It ain't gonna be easy.

Even missing the injured Jack Eichel and Evander Kane, Buffalo sent up a warning flare, dismantling the Oilers 6-2 at Rogers Place on Sunday evening.

"I watched. That's a well-coached team,'' acknowledges Johnson. "They have good structure, good systems and the guys have been together as a group for a little bit now.

"I know last year they definitely found their way later in the season, we were a really good team with a lot of wins at the end.

"They have a good fourth line with (Nicolas) Deslauriers. They like to get the puck in deep, they're fast and hit bodies. (Ryan) O'Reilly, so skilled. And (Kyle) Okposo's there. The D corps is strong, balanced. (Rasmus) Ritsolianen, I think everybody knows about him from last year, really offensive.

"They're deep and play hard.

"You have everybody talking about where they think teams are going to be. The experts. It's their job to do that - give their opinions.

"(The Sabres) could be right there one of those teams that makes a push. You look at their lineup, there's six good D-men there, four strong lines and lots of skill. When Eichel and Kane get back …

"And with Lehner in net, they're strong.

"It comes down to learning how to win. Just like our group. It's one thing having the skill and good players. You have to learn how to win."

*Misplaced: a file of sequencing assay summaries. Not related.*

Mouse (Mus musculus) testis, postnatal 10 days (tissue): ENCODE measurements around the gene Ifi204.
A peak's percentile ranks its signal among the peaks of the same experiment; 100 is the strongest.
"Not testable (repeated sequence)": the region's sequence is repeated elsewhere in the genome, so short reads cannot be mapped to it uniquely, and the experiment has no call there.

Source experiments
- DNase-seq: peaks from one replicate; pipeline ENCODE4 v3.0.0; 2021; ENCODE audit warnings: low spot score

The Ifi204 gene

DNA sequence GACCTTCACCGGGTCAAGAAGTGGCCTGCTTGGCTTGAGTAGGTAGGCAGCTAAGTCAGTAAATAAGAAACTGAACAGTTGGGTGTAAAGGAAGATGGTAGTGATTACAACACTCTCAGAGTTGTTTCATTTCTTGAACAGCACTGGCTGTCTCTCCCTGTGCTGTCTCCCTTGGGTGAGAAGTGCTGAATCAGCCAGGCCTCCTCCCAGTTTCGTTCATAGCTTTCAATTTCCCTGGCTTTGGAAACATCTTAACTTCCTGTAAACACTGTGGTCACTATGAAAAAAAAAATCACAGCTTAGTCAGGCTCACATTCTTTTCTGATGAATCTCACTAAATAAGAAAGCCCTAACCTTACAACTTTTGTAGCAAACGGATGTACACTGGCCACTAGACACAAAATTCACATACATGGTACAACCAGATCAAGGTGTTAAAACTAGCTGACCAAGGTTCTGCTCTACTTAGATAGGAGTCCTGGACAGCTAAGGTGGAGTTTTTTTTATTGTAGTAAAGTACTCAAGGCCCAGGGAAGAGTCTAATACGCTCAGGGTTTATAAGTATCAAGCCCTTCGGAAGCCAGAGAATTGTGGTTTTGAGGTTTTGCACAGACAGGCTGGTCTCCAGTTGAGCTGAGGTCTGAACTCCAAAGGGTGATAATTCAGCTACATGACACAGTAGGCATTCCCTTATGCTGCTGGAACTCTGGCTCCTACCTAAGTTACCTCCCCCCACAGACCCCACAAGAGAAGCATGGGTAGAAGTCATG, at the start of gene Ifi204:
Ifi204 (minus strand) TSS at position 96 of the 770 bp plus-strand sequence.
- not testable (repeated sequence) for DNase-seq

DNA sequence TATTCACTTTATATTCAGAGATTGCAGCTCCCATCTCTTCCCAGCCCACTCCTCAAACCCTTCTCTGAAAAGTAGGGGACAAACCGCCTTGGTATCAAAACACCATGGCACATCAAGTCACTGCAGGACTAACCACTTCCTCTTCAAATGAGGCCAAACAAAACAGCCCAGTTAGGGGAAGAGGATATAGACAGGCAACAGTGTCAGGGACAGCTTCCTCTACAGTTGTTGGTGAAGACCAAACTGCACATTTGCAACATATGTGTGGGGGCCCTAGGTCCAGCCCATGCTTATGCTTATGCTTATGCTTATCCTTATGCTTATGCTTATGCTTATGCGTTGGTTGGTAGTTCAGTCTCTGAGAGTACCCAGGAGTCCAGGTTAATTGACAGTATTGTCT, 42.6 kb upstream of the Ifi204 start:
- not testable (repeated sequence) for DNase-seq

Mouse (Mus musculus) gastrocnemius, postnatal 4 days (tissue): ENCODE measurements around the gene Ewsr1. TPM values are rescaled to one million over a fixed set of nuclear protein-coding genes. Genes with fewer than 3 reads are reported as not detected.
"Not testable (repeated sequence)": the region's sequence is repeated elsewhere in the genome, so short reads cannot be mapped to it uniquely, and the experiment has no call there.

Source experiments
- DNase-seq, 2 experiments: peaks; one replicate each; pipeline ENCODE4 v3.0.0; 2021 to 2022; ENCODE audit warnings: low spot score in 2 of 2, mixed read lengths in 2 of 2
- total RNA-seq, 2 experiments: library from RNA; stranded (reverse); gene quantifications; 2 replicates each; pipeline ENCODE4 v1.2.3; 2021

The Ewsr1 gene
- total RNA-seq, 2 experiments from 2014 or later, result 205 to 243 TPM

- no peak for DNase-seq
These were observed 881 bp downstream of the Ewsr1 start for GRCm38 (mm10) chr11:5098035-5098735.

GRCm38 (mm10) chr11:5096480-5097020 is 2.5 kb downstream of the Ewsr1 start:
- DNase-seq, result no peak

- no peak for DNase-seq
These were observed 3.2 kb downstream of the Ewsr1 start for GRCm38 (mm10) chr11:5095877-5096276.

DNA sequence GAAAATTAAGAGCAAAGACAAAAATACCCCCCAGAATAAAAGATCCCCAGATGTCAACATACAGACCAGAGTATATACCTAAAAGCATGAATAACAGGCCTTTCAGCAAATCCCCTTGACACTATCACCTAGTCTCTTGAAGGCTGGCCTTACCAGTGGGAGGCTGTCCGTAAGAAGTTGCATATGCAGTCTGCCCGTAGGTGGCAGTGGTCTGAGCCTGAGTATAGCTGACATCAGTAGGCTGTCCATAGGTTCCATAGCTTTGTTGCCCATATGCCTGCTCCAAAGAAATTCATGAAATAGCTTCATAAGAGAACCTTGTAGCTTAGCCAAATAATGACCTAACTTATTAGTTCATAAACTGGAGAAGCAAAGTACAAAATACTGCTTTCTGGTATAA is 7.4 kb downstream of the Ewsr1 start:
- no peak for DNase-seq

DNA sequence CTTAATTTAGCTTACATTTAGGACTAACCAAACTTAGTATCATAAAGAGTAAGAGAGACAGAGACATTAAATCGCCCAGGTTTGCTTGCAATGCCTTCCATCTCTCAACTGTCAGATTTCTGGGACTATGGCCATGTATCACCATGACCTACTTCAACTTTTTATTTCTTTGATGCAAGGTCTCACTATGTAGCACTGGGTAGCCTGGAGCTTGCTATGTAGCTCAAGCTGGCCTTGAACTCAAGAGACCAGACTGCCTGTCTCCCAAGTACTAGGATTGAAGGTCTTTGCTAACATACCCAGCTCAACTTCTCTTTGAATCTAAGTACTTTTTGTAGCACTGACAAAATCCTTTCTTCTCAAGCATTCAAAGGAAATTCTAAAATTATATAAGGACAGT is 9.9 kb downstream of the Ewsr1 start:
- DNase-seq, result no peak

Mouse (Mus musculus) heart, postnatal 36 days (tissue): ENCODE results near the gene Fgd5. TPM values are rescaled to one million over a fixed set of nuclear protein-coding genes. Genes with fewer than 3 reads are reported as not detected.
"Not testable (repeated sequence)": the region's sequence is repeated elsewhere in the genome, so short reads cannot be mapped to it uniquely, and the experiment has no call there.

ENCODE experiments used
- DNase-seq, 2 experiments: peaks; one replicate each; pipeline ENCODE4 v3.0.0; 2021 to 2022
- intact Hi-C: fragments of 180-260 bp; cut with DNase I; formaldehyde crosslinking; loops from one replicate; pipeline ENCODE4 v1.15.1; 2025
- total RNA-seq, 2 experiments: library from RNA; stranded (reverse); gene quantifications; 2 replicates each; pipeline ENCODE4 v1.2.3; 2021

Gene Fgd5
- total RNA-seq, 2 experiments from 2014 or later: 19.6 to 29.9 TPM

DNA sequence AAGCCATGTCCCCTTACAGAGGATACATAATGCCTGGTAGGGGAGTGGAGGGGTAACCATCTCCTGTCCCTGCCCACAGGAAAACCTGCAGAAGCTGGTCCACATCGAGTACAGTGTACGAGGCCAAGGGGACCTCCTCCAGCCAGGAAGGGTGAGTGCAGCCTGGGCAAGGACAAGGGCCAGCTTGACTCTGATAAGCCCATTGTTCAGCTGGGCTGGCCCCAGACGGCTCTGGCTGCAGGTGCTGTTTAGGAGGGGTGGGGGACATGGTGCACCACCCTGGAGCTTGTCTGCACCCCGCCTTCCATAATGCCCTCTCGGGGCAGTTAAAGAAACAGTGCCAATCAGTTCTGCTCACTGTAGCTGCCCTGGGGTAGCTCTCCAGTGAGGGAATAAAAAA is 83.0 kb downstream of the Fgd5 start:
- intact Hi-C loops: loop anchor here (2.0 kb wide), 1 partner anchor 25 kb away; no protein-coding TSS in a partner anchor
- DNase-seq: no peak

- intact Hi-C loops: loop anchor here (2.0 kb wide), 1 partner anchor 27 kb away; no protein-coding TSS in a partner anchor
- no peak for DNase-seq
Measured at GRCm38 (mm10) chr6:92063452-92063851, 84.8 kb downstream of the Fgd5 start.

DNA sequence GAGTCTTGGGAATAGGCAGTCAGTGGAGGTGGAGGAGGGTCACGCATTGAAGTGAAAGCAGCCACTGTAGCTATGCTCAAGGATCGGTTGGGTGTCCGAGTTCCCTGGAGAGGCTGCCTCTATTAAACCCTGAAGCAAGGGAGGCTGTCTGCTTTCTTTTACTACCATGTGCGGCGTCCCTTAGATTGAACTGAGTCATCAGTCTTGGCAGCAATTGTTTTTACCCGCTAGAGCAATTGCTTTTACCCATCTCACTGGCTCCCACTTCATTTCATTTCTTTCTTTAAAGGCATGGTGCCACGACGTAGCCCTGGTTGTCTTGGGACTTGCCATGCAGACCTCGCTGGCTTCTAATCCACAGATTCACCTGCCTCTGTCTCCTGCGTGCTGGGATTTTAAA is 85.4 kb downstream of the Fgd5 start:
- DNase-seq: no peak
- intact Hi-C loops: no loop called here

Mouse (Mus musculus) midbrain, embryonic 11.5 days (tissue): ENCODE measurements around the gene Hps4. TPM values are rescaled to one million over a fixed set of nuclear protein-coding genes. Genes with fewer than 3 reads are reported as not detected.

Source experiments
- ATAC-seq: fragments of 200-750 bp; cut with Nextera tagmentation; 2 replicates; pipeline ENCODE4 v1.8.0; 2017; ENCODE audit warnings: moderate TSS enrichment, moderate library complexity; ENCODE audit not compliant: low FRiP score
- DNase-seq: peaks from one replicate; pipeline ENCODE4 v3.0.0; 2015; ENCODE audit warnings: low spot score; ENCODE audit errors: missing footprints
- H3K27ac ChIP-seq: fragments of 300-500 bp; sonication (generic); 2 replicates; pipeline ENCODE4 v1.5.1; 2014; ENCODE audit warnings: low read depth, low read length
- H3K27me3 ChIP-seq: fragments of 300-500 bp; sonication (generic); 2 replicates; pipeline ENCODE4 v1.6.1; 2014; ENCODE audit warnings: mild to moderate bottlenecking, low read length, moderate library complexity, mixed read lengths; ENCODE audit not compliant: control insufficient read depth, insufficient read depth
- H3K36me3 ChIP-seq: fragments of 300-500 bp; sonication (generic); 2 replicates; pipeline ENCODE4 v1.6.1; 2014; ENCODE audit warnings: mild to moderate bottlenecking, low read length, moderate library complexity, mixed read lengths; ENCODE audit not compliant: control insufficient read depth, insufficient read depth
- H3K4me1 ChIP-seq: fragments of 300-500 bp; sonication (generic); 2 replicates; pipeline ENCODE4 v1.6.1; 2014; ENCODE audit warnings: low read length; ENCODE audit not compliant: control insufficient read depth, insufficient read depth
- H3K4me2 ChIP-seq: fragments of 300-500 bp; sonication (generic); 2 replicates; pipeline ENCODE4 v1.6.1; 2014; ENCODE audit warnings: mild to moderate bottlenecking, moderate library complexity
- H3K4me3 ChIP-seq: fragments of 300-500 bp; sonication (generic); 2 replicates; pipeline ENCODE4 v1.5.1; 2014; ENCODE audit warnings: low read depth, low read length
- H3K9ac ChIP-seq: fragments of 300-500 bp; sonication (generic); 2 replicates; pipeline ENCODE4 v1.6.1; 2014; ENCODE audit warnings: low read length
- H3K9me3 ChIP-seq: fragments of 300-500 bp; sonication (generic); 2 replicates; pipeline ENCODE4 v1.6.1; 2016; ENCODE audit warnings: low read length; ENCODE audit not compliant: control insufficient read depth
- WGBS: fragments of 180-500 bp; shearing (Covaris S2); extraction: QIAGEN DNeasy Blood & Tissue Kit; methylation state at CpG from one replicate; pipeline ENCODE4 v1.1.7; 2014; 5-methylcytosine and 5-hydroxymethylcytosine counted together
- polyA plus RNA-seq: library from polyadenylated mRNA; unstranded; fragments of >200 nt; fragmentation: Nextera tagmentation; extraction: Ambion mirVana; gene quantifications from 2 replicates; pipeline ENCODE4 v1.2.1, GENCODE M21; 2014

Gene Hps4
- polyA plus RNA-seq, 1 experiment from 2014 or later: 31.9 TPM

Among those aiding his development during the year in Buffalo, Johnnson singles out Sabres' goaltending coach Andrew Allen, calling him "a big part of my game."

That admiration is reciprocal.

"Chad Johnson,'' says Allen, as the Sabres trooped off the ice following at 2:30 skate at the 'Dome, "is the same every day he comes to the rink, and that's what makes him a really great pro. Doesn't matter the situation. He comes in, has a great poise to his body language and just does his job.

"What's why we could put him into any situation last year, coming off the bench and in a starter's role after Lehner got hurt. He's just that type of pro.

"To me, his biggest strength is his edge work. His patience on his edges allows him to get into position and not guess.

"He gets there, gets square to pucks and it basically puts him in position to make a save on every shot.

"We obviously wanted him back in Buffalo but this is a great fit for Chad, coming home, family-wise.

"But, definitely, he was a lot of fun for me to work with."

Despite missing the playoffs, Johnson enjoyed himself, too.

"The whole team is close there. Everybody was together. You went out as a group, hung out as a group and there was never that single guy on his own, who didn't fit in.

"You came to the rink everybody talked, everybody joked. It wasn't like one guy was above anybody else."

Tuesday night, though, Johnson hopes to be that one guy above everyone else.

His first home start in the Flaming C silks. His family in the pews. His Buffalo pals in the house.

One of easy, ready-made storylines cranky, crook-backed, curmudgeonly, beady-eyed old scribblers always root for.

"It's a big night for me,'' admits Johnson, ready to play his part.

"It's a big game for our team.

"I think as a group we played a better game in Vancouver and that helps me out, everybody out, when we play together, as a group.

"We obviously didn't get what we wanted out of it, the extra point there.

"But it's a process, we're only three games in and we want to build off that."